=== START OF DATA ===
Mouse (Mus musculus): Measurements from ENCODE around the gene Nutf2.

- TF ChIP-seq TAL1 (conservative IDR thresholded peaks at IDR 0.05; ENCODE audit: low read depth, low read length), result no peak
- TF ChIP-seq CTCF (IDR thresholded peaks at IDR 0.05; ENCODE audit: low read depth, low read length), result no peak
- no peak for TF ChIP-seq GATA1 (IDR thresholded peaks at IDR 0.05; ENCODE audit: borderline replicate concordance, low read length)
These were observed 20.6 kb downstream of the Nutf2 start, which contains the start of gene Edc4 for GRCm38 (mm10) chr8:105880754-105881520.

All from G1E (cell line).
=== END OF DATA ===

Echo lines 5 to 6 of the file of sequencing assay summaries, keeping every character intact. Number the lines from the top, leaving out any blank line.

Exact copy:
These were observed 20.6 kb downstream of the Nutf2 start, which contains the start of gene Edc4 for GRCm38 (mm10) chr8:105880754-105881520.

All from G1E (cell line).